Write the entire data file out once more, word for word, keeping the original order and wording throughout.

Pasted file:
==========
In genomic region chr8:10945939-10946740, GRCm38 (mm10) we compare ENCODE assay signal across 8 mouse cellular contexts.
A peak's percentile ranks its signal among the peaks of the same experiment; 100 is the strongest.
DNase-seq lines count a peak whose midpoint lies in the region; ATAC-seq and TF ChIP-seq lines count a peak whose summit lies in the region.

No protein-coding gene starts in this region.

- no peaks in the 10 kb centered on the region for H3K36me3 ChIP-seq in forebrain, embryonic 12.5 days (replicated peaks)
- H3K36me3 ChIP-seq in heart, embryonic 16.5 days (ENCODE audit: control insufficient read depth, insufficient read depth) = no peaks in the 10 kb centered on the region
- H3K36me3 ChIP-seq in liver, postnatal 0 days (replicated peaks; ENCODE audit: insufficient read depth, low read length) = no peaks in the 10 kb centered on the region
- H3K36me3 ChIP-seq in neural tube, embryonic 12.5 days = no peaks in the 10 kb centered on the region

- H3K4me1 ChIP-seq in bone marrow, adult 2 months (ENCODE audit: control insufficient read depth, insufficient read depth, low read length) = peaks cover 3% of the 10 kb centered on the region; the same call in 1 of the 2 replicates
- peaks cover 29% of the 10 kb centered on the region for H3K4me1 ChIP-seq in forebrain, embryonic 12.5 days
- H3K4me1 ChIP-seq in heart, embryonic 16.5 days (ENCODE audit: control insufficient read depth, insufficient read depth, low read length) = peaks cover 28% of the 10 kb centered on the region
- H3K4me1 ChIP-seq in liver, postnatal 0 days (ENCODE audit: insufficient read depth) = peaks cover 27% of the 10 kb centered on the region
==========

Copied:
In genomic region chr8:10945939-10946740, GRCm38 (mm10) we compare ENCODE assay signal across 8 mouse cellular contexts.
A peak's percentile ranks its signal among the peaks of the same experiment; 100 is the strongest.
DNase-seq lines count a peak whose midpoint lies in the region; ATAC-seq and TF ChIP-seq lines count a peak whose summit lies in the region.

No protein-coding gene starts in this region.

- no peaks in the 10 kb centered on the region for H3K36me3 ChIP-seq in forebrain, embryonic 12.5 days (replicated peaks)
- H3K36me3 ChIP-seq in heart, embryonic 16.5 days (ENCODE audit: control insufficient read depth, insufficient read depth) = no peaks in the 10 kb centered on the region
- H3K36me3 ChIP-seq in liver, postnatal 0 days (replicated peaks; ENCODE audit: insufficient read depth, low read length) = no peaks in the 10 kb centered on the region
- H3K36me3 ChIP-seq in neural tube, embryonic 12.5 days = no peaks in the 10 kb centered on the region

- H3K4me1 ChIP-seq in bone marrow, adult 2 months (ENCODE audit: control insufficient read depth, insufficient read depth, low read length) = peaks cover 3% of the 10 kb centered on the region; the same call in 1 of the 2 replicates
- peaks cover 29% of the 10 kb centered on the region for H3K4me1 ChIP-seq in forebrain, embryonic 12.5 days
- H3K4me1 ChIP-seq in heart, embryonic 16.5 days (ENCODE audit: control insufficient read depth, insufficient read depth, low read length) = peaks cover 28% of the 10 kb centered on the region
- H3K4me1 ChIP-seq in liver, postnatal 0 days (ENCODE audit: insufficient read depth) = peaks cover 27% of the 10 kb centered on the region